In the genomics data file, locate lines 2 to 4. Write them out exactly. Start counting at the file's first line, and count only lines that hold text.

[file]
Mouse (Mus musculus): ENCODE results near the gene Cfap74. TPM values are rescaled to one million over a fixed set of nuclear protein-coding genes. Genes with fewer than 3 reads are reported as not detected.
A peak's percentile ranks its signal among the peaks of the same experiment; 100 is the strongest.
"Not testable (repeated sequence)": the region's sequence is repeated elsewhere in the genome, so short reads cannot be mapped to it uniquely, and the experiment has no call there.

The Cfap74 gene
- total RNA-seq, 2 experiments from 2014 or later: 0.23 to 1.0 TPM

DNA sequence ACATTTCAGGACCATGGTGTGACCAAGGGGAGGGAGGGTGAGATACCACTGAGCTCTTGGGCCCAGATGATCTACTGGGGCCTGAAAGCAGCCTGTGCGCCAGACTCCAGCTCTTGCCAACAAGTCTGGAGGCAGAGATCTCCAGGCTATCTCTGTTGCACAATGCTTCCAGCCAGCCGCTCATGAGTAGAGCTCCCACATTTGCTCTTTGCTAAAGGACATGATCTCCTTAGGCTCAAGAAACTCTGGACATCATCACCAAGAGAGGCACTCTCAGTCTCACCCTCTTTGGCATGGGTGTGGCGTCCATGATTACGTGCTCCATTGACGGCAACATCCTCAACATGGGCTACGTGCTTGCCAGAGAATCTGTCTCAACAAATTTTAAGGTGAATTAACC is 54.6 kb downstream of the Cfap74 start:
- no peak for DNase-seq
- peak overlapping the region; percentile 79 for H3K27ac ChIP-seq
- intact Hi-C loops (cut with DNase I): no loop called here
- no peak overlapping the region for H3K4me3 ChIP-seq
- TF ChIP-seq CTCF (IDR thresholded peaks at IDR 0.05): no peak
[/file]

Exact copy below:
A peak's percentile ranks its signal among the peaks of the same experiment; 100 is the strongest.
"Not testable (repeated sequence)": the region's sequence is repeated elsewhere in the genome, so short reads cannot be mapped to it uniquely, and the experiment has no call there.

The Cfap74 gene